Solar panels cover a field at Nixons Farm in West Friendship, Md., on May 18, 2022. (Photo by Will Parson/Chesapeake Bay Program)

On May 18th and 19th, 2022, the Chesapeake Bay Program’s Citizens Advisory Committee (CAC) held its quarterly meeting in Ellicott City, Maryland, to discuss large-scale solar development in the Chesapeake Bay watershed.

CAC is a group of volunteers representing communities and stakeholder from across the Chesapeake Bay watershed, that advises the leadership of the Chesapeake Bay Program on issues pertaining to members of the public. The committee meets quarterly, traveling across the region to learn and discuss different state or local priorities related to water quality, living resources and habitats, and community engagement.

With solar development predicted to quadruple in the next decade, CAC members met to discuss how solar farms help and hinder our ability to improve water quality. A three-part panel of professionals in research, government and industry was organized to brief CAC members on solar development challenges, progress and anticipated growth.

Dr. Peggy Kirk Hall, director at the Ohio State University Agricultural and Resource Law Center, shared highlights from a recent publication she co-authored that explores the implications of locating utility-scale solar facilities in agricultural areas. After identifying challenges faced by rural communities, she recommended the following best management practices:

  • Protect prime agricultural soils,
  • involve agricultural leaders in renewable energy decision making,
  • plan via mapping,
  • involve dual-use agricultural practices, and
  • plan for the decommissioning of solar panels after their life cycle.

Bulldozer at a construction site for solar panels.

Solar panels under construction are seen at Clear View Farm in West Friendship, Md., on May 18, 2022. (Photo by Will Parson/Chesapeake Bay Program)

During the meeting, CAC members also discussed how state legislative and executive goals for clean energy are driving the development of solar energy in the watershed.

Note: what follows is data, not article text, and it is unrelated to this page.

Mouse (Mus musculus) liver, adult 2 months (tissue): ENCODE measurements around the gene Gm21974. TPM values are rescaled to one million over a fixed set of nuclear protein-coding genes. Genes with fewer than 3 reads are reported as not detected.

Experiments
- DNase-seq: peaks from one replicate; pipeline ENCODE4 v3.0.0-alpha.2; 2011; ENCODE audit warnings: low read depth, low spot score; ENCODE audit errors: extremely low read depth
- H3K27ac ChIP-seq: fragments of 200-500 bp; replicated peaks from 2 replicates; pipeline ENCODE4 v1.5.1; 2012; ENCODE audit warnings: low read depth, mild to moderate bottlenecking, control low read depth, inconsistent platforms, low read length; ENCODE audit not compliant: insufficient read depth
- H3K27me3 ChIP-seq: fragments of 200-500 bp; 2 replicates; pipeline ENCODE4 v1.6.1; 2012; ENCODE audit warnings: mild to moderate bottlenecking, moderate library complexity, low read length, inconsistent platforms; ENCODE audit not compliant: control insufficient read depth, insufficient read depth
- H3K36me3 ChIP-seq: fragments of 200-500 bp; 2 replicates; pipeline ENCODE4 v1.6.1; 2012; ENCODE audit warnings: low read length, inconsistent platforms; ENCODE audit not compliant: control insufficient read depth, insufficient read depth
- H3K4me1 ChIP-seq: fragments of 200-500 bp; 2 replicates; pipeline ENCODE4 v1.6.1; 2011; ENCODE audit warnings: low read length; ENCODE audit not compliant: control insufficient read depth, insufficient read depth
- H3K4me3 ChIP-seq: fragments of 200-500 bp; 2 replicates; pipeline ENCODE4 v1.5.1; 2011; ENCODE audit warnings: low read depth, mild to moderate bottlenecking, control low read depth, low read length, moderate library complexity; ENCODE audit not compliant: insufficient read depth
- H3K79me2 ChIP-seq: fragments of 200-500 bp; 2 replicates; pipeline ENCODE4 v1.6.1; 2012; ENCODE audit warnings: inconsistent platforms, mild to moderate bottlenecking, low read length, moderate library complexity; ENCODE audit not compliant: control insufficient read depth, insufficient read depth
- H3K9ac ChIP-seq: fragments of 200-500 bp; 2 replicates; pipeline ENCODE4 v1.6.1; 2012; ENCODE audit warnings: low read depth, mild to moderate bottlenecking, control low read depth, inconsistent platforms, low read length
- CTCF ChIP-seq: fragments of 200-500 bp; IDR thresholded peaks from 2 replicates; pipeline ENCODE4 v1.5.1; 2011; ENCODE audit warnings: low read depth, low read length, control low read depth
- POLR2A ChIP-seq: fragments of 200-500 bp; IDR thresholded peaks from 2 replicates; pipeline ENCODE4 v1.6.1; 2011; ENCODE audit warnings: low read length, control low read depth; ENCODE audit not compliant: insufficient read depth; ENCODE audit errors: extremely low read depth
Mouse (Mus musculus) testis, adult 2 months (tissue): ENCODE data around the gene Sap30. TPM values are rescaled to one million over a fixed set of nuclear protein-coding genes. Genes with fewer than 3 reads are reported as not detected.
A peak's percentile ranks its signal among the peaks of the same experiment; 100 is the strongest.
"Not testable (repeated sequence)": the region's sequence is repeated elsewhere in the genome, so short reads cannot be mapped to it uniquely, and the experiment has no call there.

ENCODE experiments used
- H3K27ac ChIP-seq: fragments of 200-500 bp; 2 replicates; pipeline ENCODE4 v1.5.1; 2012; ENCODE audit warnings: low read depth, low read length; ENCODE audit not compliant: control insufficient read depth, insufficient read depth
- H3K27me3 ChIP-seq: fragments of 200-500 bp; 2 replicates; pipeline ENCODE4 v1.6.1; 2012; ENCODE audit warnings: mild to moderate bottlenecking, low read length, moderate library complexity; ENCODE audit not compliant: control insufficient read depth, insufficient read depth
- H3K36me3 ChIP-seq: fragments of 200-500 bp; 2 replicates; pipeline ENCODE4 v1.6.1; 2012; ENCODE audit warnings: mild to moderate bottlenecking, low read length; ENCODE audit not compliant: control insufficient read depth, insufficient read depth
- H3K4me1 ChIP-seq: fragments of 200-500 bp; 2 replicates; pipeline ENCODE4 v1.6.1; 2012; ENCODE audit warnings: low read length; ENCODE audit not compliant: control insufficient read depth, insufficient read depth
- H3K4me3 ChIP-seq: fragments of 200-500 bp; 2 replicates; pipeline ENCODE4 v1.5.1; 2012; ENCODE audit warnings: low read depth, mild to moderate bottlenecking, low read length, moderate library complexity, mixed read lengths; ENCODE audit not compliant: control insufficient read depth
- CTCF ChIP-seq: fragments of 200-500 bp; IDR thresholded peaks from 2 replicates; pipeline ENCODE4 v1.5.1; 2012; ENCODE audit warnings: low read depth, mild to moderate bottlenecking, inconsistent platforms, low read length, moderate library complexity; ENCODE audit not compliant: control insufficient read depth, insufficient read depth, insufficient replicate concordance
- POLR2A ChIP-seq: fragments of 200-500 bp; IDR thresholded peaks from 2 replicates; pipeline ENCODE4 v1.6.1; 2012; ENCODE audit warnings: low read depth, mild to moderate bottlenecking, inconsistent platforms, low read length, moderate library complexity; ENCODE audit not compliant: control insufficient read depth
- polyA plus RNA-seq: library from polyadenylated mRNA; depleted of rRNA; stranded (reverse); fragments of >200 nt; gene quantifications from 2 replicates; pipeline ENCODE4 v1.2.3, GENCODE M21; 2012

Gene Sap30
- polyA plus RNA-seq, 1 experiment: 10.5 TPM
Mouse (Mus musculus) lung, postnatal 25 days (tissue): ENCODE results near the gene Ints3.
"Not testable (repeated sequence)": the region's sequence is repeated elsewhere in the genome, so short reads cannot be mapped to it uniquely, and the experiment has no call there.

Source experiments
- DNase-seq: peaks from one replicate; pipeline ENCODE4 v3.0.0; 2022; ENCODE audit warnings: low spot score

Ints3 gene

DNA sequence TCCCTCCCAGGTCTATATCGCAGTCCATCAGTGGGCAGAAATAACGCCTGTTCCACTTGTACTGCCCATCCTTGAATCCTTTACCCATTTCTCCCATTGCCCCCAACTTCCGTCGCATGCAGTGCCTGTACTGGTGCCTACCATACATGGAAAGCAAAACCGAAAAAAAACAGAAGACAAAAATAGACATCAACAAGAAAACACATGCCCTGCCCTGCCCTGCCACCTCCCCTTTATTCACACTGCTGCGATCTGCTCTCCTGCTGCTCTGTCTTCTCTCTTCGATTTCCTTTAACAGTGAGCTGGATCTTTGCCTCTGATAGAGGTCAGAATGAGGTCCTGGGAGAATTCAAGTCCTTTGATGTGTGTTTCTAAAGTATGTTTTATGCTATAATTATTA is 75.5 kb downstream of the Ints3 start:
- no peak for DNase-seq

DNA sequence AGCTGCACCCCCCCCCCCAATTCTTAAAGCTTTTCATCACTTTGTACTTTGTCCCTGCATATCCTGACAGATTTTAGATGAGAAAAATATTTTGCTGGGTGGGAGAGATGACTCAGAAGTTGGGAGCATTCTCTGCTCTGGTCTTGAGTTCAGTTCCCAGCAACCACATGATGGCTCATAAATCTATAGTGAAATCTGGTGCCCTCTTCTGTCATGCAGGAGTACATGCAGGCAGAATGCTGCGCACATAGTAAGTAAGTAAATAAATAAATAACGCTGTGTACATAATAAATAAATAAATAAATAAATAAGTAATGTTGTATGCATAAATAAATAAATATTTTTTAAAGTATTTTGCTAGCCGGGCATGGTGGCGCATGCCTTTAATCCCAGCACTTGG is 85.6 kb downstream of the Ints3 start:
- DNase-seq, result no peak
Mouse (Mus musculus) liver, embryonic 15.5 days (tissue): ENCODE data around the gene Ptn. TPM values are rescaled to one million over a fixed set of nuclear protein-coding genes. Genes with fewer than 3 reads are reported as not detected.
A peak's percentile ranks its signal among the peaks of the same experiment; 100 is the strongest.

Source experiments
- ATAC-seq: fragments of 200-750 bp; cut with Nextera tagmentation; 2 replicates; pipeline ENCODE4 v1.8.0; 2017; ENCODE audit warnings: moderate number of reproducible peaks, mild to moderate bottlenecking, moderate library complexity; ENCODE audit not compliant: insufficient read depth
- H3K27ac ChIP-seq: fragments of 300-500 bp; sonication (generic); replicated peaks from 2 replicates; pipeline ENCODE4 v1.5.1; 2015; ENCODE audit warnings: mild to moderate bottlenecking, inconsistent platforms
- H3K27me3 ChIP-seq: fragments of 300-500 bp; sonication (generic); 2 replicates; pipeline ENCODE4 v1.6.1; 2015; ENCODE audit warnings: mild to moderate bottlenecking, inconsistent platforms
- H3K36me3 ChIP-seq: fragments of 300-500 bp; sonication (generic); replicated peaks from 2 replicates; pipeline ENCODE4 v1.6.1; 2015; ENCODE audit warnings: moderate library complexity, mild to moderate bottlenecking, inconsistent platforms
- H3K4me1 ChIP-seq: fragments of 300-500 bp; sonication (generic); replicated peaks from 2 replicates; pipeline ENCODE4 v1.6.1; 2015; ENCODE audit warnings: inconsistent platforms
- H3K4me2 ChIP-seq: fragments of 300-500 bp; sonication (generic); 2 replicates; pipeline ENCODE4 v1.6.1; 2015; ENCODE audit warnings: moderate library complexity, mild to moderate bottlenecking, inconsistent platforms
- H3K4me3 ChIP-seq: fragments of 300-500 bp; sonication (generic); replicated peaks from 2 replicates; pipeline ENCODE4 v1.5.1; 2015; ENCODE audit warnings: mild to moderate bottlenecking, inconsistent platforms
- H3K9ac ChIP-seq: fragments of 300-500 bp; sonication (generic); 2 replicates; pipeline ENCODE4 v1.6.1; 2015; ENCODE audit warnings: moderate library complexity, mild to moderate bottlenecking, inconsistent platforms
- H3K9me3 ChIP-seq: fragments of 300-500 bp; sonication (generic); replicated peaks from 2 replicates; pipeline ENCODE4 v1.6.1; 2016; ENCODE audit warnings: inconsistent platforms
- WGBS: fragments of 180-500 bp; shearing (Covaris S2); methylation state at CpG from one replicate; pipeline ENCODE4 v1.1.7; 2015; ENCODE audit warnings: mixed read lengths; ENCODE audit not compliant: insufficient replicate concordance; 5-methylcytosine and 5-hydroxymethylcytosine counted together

Aaron Berryhill, solar program manager at Virginia Energy and Melanie Davenport, director of water permitting at the Virginia Department of Environmental Quality, shared that the Virginia Clean Economy Act of 2020 has been the primary driver of solar development. The Act mandates that Dominion Energy and American Electric Power are to retire carbon emitting sources of electricity by 2050, putting Virginia on a path to 100% clean energy by midcentury.

Chris Beck, deputy manager of the Maryland Department of the Environment, Climate Change Program, briefed members that in Maryland, the Climate Solutions Now Act of 2022 is the primary statutory obligation to renewable energy. This act sets ambitious targets such as a state emission reduction of 60% by 2031 (based on 2006 emissions), and a net-zero goal achieved by 2045. By 2030, 14.5% of generated electricity must be by solar arrays.

Robert Young, energy program specialist at the Pennsylvania Department of Environmental Protection, presented the Pennsylvania Solar Future Plan issued in November 2018. Since the release of this plan, there has been an exponential increase in proposed solar panel projects for PJM, a regional transmission organization that coordinates the movement of wholesale electricity. Currently, over 500 projects across Pennsylvania are awaiting approval.

The panel ended by touring two solar farms and listening to the perspectives of the private industry. John Miller, director of development at Chaberton Energy, gave an overview of community solar development during a tour of a nearby construction site. Community solar benefits homeowners, businesses and anyone else who purchases electricity produced by solar farms, at a fixed price point.

CAC members then visited an operating solar farm and met with Daniel Myung of Norwegian Energy Solutions & Services. Daniel owns the solar arrays and leases the land they occupy from a retired farmer. He shared with CAC members the process of owning solar arrays, how he sells his electricity, and his return on investment.

“From the expert insights offered by our panelists and our hosts, it's clear that large-scale solar generation has a unique and impactful place in the collective work to meet our regional water quality and climate change resiliency goals,” said Anna Killius, a member of the CAC and Chair of its Emerging Issues Subcommittee.

In December 2021, the Chesapeake Bay Program’s Executive Council signed a directive committing the partnership to improve the resiliency of the watershed in the face of climate change. As a committee within the Bay Program, CAC will serve as the voice of the public when making decisions related to adapting to and mitigating the impacts of climate change.

​​“Recent reports show a remarkable growth in renewable energy generation, particularly solar energy, across the Bay region,” said Killius. “But the rapid change in land use that comes with large-scale solar development invites a lot of questions for neighbors, local officials, and state regulators — questions that are worth exploring together as they may impact our common Bay resilience and restoration goals.”

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